The National Trust will not cooperate in a voluntary cull of badgers on its land in Wales.
The Welsh Assembly included a pilot cull of badgers within its strategy to tackle the disease. But the trust, which owns 50,000 hectares of land in Wales, ruled out any cooperation because it said it did not believe there was a scientific case for killing badgers to prevent bovine tuberculosis. It also ruled out cooperation with any cull in England should it be part of the government’s strategy to tackle TB.
The trust added that it would only take part if the assembly or the government backed the pilot programme with legal force.
David Bullock, the trust’s head of nature conservation told The Guardian newspaper: “We have obligations both to badgers and the people who use our land. We are not persuaded it is the right thing to do.”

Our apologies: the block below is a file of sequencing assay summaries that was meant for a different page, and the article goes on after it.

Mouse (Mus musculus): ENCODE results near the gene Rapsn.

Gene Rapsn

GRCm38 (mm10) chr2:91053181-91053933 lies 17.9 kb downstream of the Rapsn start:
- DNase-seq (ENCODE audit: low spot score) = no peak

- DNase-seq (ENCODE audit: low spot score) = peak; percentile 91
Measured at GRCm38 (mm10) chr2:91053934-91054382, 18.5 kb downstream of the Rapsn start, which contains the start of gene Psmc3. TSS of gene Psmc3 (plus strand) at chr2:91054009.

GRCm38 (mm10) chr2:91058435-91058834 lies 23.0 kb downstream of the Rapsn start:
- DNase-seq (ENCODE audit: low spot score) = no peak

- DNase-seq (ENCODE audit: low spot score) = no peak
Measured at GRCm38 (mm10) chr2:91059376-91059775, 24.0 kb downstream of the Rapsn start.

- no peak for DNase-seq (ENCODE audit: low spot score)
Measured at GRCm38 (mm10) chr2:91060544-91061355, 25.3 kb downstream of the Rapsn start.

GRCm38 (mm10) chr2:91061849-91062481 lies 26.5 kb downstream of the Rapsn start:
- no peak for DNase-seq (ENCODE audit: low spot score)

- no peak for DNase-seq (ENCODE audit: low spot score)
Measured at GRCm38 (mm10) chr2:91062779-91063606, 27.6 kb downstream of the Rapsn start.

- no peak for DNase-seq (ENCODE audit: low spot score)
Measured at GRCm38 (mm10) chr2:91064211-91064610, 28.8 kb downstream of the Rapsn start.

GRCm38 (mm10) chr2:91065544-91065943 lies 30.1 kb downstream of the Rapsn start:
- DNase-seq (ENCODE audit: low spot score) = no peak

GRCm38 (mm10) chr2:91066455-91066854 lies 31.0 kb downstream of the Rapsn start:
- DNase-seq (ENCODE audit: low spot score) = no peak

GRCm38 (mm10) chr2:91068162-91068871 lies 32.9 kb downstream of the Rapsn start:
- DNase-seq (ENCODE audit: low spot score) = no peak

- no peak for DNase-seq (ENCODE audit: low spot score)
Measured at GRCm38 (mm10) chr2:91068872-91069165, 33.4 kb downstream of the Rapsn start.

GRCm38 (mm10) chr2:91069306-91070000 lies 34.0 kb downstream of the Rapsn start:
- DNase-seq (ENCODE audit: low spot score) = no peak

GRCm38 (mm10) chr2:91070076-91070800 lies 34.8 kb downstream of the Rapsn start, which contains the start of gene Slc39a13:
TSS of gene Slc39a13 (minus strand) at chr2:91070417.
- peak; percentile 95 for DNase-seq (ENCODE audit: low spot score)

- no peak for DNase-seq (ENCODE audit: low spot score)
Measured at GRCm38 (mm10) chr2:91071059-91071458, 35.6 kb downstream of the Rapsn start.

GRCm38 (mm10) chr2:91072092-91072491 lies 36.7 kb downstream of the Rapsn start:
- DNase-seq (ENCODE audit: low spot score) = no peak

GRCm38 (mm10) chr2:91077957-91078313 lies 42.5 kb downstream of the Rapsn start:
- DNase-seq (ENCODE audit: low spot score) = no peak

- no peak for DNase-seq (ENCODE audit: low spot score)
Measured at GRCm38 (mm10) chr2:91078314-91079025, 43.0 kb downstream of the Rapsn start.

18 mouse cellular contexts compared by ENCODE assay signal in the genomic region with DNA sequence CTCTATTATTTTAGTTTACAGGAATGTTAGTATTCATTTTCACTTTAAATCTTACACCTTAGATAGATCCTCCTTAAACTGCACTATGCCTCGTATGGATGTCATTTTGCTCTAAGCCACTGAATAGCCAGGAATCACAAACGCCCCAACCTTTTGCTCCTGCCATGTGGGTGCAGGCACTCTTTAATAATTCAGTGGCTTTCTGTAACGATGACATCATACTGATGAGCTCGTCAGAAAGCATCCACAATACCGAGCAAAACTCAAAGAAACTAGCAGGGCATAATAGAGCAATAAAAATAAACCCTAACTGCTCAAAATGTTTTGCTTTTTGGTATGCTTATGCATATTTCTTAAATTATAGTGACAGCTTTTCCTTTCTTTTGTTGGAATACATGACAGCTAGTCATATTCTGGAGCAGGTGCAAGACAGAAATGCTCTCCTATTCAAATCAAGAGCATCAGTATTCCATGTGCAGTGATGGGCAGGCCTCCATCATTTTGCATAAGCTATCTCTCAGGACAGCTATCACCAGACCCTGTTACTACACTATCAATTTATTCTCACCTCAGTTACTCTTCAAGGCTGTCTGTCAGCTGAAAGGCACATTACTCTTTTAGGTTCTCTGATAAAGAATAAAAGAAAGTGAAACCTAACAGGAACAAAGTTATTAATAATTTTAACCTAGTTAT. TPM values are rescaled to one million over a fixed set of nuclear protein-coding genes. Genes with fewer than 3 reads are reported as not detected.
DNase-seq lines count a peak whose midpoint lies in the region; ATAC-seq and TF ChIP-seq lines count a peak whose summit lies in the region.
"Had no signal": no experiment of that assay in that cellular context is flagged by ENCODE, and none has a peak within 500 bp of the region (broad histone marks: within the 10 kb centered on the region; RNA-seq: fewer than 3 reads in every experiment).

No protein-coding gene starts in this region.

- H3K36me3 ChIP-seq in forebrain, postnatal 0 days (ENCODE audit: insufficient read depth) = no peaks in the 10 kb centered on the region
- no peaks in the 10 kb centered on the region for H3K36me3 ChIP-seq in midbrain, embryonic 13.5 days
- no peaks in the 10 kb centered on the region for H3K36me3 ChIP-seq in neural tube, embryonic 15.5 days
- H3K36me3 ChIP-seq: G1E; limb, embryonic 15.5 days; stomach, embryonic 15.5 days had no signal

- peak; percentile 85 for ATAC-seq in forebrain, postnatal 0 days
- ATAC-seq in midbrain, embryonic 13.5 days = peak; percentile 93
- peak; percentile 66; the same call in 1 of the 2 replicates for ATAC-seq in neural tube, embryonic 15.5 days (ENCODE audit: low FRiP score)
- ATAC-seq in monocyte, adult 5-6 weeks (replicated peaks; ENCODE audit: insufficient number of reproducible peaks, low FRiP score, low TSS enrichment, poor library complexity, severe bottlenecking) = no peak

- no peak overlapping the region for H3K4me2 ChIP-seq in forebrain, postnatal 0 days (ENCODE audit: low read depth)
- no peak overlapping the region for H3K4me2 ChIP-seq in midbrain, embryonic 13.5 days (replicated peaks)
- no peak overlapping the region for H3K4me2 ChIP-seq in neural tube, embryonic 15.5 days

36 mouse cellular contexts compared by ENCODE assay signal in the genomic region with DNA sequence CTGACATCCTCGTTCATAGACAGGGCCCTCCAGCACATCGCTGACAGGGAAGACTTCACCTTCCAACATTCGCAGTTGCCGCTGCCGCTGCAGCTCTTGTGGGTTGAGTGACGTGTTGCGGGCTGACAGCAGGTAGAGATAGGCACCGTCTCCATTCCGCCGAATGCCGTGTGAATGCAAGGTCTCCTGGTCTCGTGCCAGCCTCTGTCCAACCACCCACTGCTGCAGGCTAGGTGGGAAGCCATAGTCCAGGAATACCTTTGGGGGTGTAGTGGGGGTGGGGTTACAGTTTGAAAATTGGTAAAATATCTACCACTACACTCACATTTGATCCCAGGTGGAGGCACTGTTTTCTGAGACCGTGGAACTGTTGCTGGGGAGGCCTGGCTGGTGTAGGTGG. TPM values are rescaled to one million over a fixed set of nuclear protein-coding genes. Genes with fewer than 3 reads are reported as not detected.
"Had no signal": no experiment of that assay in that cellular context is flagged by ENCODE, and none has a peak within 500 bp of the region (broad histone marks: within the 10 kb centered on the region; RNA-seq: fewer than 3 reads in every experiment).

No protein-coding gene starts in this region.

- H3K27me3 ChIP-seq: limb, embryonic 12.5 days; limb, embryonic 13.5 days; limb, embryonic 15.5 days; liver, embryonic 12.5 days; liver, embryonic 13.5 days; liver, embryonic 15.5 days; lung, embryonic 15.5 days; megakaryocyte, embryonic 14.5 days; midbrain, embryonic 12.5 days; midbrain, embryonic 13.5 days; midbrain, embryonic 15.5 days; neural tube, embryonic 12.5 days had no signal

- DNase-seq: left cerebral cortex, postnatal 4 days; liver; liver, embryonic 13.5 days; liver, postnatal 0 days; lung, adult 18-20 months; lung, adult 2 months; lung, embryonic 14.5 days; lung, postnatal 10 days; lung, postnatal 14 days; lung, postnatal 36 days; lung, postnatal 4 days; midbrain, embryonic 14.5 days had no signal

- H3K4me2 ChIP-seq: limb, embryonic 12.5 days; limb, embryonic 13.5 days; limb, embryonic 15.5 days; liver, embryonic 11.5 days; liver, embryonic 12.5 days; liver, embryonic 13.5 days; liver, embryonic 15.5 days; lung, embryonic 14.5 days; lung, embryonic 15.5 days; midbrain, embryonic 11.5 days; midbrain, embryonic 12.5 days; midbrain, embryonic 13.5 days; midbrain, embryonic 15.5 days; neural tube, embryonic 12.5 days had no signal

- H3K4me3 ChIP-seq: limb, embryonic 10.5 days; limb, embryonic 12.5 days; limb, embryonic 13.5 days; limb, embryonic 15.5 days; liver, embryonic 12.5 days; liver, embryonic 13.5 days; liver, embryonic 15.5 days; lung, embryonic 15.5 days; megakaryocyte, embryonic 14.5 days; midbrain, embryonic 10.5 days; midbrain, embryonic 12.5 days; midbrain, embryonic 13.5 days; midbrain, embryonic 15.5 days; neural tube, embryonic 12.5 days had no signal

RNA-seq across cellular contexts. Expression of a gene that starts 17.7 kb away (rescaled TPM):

“If trials on the effectiveness of culls had shown they could reduce cattle TB by 80% – a real difference – “then, subject to the highest welfare standards, we could not have objected to a badger cull, but it has not gone that way,” Mr Bullock said.
Some National Trust tenants could choose to take part in culls, depending on the nature of their tenancy agreement, Mr Bullock said but the trust would enter into “negotiation and persuasion” with them.